It is commonly known that the direction in which a culture reads can affect how people in that culture view photographs. Here in the U.S. (or more broadly the “West” in geopolitical terms), we read from left to right, and top to bottom, or more precisely, from the top left corner to the bottom right corner.
When we look at a photograph, especially one without a commanding visual center or dominant element, we will typically scan it from left to right, based on our style of reading.
A short time ago I posted a photograph on photo.net, my favorite on-line photography discussion site. The photograph is shown below, and it consists of a series of lines of new crop vegetation on a sweeping hill that intersects visually with other hills in the background.
I received a very helpful comment on this photograph. The person who commented said it made his eyes work “harder” than they should have to. The natural tendency is to follow the lines of the foreground hill downward from left to right (“reading” the image), at which point the eyes reach the right-hand edge and leave the frame. To get back to the photograph, the eyes must “pick themselves up” and re-enter the frame at the top, move back to the left, and follow the upward sweep of the hills in the background.
By flipping the photograph horizontally, the eyes would take a different path. With this new orientation, the eyes would naturally “read” the photograph by following the lines upward from left to right. But this time, instead of running out of the frame, they would first encounter the intersecting hills that are coming down to meet the foreground hill. From that point, they would more easily shift and “zag” in the opposite direction to the background to take in the remainder of the photograph.
This simple change enhanced the overall image, IMO, simply by making it easier to read, based on the way that our culture scans and reads text.
Making the horizontal flip was easy to do technically, but it was harder for me to do as a landscape photographer. The second photograph, the one that is easier to read, does not exist in real life. One cannot drive from Walla Walla to Lowden on US-12, turn south on the Lowden-Gardena road, and eventually find what I have shown in the second photograph. Instead, one would find what I have shown in the first photograph.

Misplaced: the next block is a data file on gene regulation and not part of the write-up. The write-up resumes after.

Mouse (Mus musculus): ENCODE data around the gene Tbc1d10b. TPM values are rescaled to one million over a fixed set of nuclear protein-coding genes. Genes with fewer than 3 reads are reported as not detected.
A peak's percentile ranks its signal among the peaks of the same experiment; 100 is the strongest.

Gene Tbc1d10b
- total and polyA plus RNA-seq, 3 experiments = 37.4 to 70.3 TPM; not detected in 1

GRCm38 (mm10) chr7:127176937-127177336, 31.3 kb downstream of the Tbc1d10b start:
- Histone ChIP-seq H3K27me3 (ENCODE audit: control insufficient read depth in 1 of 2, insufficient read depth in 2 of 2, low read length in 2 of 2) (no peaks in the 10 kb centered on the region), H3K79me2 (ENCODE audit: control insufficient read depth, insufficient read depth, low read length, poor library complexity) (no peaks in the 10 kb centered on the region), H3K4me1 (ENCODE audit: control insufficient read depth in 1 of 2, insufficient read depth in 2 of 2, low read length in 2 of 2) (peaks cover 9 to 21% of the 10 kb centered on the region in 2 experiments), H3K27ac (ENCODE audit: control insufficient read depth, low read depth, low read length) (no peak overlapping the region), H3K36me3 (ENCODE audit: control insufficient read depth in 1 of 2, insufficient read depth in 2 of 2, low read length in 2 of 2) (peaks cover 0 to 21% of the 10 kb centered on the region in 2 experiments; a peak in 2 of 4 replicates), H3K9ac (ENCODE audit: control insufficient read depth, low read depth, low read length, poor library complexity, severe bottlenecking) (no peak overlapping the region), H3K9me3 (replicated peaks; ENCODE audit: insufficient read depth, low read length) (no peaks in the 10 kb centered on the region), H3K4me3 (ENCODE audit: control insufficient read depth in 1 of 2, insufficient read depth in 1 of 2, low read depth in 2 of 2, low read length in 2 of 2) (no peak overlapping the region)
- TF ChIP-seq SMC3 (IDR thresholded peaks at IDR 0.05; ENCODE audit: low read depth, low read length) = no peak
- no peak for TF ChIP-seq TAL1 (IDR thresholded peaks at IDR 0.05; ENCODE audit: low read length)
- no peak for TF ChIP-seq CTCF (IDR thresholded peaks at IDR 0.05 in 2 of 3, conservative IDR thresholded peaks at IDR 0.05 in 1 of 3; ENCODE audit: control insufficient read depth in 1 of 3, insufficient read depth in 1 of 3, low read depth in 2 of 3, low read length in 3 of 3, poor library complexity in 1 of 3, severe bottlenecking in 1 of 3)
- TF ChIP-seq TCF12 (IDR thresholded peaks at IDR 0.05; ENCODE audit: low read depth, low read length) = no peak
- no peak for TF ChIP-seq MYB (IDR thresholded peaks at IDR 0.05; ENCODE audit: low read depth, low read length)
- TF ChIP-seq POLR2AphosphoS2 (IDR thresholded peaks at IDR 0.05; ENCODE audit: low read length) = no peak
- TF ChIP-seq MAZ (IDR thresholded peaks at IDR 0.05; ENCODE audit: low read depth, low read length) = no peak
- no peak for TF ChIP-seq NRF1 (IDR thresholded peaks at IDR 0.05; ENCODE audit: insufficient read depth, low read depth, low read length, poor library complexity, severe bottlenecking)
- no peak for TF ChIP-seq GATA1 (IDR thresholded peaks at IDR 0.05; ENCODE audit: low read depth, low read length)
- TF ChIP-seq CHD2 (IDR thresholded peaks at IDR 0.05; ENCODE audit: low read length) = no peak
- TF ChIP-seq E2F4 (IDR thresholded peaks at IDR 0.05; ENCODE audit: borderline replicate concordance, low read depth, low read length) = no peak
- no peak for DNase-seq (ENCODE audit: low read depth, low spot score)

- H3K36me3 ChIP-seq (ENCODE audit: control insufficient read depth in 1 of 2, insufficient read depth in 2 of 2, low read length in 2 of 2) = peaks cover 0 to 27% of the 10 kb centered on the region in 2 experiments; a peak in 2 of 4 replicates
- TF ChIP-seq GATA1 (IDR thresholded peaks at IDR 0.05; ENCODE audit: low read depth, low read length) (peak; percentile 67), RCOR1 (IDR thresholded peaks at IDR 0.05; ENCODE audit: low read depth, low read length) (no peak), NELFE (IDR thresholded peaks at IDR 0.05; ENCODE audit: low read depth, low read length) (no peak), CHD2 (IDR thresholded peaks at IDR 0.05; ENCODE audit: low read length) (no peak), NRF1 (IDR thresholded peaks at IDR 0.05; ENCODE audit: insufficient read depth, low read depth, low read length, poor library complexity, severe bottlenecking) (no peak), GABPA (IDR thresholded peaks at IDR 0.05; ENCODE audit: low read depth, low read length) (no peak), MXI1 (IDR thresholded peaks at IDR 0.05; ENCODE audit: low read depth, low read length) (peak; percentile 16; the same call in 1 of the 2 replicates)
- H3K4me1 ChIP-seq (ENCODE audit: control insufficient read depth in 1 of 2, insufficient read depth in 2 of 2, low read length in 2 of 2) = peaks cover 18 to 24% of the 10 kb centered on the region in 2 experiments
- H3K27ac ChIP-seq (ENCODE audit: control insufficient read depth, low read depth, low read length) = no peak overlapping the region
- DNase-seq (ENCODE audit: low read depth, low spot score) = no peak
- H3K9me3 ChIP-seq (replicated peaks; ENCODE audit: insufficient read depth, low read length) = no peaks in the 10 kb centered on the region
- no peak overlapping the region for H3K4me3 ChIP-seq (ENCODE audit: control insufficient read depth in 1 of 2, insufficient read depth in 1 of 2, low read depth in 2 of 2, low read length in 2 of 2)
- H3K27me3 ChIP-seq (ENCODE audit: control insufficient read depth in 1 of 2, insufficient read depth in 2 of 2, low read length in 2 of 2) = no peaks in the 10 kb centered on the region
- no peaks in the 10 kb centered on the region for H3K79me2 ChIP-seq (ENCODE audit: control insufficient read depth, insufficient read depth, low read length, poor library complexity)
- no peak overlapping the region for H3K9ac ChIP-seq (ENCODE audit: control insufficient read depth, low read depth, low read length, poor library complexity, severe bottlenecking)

This bothers me somewhat, and it gets to the heart of what is sometimes debated with great passion among landscape photographers: Are we documenting the wonders that we see in our travels, or are we presenting artistic interpretations of the wonders that we see in our travels?
The answer to this varies widely among landscape photographers, with many nuances along the way. Personally, I tend to want my photographs to be based on the experiences I’ve had, not on the way that I wish the landscape had presented itself.
On the other hand, I’ve never experienced a black-and-white landscape, yet I enjoy sharing those photographs. My wide-angle lenses and telephoto lenses both distort the landscape in ways that I’ve never seen with my eyes, yet I enjoy sharing those photographs as well. I’ve never seen a silky smooth waterfall, nor have I seen a perfectly crisp waterfall with individual drops visible, yet I can create those by adjusting the shutter speed of my camera, and I enjoy sharing those photographs.
While the camera seldom records reality, it can come closer than any other art form with which I’m familiar. But how far are we willing to take a landscape photograph from what we’ve seen to our artistic interpretation of what we’ve seen, especially in this day of the computer when digital manipulation is so easy? Every photographer has his or her own answer to that question, and our responses usually evolve over time as we create, share, and discuss photographs.